The three-line model replaces this statement with an explicit acknowledgement that the roles of the first and second lines can be “mixed or separate.” He goes on to say that “functions, teams, and even individuals may have responsibilities that include both first- and second-line roles,” even though the direction and oversight of second-line roles is intended to ensure a degree of independence from the front line. • Established lines of defense – As the 3LOD framework is established, the focus on stakeholder management, internal capacity development, and assurance business delivery in second-line functions often creates a silo mentality that leads to a lack of coordination, duplication of risk areas, misaligned or contradictory gaps and confirmatory opinions. When these positions take root, the third line is usually perceived as combative, reactionary and retrospective. This combination has resulted in an ineffective 3LOD model, where the board receives conflicting and inconsistent views on its key risks. This challenge was highlighted in Deloitte`s 2018 CAE Global survey, where respondents cited improved coordination within 3LOD as a key business imperative. • Maturation of lines of defence – With increasing regulatory pressures and the opportunity to become more efficient and effective, we are seeing the strengthening of all three lines of defence, driven by the Council`s focus on emerging risks and core control disciplines. One example is the United Kingdom, where financial services supervisors enhance the personal accountability of senior managers (including executive and non-executive directors) through the supervisory environment. The result can be felt in all three lines of defense: we should determine who should be the most active compliance partner in fulfilling their role. From the beginning, one might think that our colleagues in the second row.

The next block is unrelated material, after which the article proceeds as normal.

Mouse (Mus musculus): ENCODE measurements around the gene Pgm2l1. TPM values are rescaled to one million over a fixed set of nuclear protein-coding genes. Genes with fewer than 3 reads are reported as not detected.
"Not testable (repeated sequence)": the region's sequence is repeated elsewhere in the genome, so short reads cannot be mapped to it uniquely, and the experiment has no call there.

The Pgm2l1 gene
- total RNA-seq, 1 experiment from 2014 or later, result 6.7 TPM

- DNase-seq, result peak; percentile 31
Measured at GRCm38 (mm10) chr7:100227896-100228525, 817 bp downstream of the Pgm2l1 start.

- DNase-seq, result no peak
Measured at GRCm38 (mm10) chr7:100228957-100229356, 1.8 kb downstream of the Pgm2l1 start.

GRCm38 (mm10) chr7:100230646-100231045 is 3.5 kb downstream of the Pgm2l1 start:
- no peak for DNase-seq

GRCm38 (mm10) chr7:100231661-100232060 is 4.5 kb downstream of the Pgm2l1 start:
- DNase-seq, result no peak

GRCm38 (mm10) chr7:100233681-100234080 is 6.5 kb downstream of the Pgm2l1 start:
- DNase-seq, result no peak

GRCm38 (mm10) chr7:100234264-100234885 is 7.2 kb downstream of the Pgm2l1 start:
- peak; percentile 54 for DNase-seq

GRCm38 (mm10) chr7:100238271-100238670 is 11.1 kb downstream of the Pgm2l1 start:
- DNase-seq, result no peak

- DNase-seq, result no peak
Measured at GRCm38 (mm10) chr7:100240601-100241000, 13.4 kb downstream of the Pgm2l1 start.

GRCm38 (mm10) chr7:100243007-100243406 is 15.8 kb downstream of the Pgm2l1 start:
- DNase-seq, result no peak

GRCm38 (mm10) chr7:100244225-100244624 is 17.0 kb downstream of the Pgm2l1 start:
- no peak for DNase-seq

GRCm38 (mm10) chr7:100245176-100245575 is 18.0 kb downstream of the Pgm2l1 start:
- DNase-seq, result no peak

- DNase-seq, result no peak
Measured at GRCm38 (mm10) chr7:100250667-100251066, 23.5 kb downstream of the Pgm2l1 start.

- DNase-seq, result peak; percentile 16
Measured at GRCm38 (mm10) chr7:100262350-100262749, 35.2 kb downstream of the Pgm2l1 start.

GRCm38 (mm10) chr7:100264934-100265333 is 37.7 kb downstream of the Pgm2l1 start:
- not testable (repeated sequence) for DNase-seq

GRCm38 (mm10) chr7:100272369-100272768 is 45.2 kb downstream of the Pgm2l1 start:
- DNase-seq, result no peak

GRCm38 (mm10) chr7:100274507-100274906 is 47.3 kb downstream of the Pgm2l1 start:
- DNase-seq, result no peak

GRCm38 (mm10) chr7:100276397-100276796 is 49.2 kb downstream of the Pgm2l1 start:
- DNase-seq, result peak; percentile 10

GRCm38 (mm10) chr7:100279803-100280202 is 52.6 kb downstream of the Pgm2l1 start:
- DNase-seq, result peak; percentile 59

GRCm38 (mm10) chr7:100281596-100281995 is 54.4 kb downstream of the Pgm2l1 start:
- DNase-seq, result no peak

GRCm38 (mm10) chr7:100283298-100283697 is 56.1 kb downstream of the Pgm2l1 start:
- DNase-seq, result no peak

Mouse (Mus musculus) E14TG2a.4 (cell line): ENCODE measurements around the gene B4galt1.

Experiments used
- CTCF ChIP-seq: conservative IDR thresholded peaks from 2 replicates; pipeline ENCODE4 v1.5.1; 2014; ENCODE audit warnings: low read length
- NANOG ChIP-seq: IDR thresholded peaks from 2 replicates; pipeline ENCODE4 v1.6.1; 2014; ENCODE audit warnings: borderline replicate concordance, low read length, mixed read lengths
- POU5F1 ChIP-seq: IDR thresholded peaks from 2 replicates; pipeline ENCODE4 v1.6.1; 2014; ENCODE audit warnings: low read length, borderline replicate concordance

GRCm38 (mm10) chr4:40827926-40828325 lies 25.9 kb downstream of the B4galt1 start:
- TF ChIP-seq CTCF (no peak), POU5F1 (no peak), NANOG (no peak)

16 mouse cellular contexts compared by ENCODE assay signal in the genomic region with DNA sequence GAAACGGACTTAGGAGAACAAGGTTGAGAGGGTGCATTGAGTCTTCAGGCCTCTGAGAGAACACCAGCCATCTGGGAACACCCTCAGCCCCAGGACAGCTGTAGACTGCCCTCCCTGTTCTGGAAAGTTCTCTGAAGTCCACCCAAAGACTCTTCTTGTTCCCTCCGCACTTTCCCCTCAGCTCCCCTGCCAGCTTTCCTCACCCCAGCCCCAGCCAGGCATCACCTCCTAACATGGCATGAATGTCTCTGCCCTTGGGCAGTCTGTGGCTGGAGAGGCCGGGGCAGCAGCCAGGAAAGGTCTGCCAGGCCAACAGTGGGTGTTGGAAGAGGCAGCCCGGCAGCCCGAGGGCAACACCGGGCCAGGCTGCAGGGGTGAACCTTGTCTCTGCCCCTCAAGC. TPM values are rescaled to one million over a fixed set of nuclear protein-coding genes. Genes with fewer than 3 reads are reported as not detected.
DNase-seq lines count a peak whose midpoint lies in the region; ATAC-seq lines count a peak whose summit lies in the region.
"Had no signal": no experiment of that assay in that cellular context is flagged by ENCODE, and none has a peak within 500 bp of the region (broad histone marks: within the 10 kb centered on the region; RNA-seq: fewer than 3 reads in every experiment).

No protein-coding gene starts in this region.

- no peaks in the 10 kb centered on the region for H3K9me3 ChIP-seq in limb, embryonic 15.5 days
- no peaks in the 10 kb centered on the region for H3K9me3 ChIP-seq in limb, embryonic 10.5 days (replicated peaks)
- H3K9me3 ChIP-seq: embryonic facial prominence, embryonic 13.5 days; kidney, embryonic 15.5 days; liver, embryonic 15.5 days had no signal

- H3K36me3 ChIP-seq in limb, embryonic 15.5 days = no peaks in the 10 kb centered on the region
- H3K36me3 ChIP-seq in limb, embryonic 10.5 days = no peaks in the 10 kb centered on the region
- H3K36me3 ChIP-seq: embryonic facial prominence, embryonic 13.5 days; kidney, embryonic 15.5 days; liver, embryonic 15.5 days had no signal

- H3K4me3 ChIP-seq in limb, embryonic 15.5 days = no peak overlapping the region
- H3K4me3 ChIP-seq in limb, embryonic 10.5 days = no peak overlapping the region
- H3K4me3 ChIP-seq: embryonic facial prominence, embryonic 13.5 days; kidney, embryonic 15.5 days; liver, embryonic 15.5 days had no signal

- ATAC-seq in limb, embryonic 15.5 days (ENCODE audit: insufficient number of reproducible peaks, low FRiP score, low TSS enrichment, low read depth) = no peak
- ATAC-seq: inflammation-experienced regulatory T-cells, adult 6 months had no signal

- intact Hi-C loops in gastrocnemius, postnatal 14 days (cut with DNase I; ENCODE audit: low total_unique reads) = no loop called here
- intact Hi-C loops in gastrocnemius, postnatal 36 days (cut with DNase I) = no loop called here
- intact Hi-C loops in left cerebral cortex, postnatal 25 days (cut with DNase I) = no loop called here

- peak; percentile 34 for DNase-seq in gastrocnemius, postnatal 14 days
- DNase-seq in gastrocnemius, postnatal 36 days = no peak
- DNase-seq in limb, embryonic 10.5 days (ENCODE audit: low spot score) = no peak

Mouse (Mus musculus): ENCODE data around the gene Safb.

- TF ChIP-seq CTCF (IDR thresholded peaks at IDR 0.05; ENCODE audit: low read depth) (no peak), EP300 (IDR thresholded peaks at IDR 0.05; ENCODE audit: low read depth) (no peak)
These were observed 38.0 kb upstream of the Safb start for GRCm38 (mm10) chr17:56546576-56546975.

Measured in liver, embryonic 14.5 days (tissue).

The act is certainly important for the interpretation of statutes and regulations. You can also say it an internal audit, as they rely on policies and oversight to verify that things were actually done in the order intended. But from my perspective, the most important partner for the compliance function is the company. If the company does not have the culture of compliance with internal and external regulations, the other lines will be of very little use. For these companies, a four-line model is proposed, with the regulator and external auditors taking a more active role in providing technical support to organisations and protecting stakeholders by setting standards and monitoring and overseeing control issues. Some experts would say that battles are constantly brewing between the risk insurance and control functions. Should compliance be the responsibility of the legal department or be separated? Should compliance and internal audit be combined? Should the audit take over risk management or vice versa? These are some of the simmering debates about how best to structure governance functions in a large company.